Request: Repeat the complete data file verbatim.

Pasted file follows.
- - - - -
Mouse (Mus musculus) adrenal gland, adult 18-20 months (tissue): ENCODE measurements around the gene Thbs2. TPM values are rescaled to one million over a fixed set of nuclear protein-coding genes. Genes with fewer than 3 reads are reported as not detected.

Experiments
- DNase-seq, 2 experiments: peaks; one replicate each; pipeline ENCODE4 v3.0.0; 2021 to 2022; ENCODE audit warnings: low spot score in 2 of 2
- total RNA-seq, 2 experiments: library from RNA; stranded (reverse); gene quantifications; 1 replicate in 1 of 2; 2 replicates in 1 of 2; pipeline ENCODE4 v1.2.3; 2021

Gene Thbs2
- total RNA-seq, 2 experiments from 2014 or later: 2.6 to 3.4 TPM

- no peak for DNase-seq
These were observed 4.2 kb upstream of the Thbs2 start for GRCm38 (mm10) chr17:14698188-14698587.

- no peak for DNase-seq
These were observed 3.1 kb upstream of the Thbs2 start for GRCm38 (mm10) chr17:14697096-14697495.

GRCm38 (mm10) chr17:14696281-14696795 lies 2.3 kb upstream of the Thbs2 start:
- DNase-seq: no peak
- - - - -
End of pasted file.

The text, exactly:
Mouse (Mus musculus) adrenal gland, adult 18-20 months (tissue): ENCODE measurements around the gene Thbs2. TPM values are rescaled to one million over a fixed set of nuclear protein-coding genes. Genes with fewer than 3 reads are reported as not detected.

Experiments
- DNase-seq, 2 experiments: peaks; one replicate each; pipeline ENCODE4 v3.0.0; 2021 to 2022; ENCODE audit warnings: low spot score in 2 of 2
- total RNA-seq, 2 experiments: library from RNA; stranded (reverse); gene quantifications; 1 replicate in 1 of 2; 2 replicates in 1 of 2; pipeline ENCODE4 v1.2.3; 2021

Gene Thbs2
- total RNA-seq, 2 experiments from 2014 or later: 2.6 to 3.4 TPM

- no peak for DNase-seq
These were observed 4.2 kb upstream of the Thbs2 start for GRCm38 (mm10) chr17:14698188-14698587.

- no peak for DNase-seq
These were observed 3.1 kb upstream of the Thbs2 start for GRCm38 (mm10) chr17:14697096-14697495.

GRCm38 (mm10) chr17:14696281-14696795 lies 2.3 kb upstream of the Thbs2 start:
- DNase-seq: no peak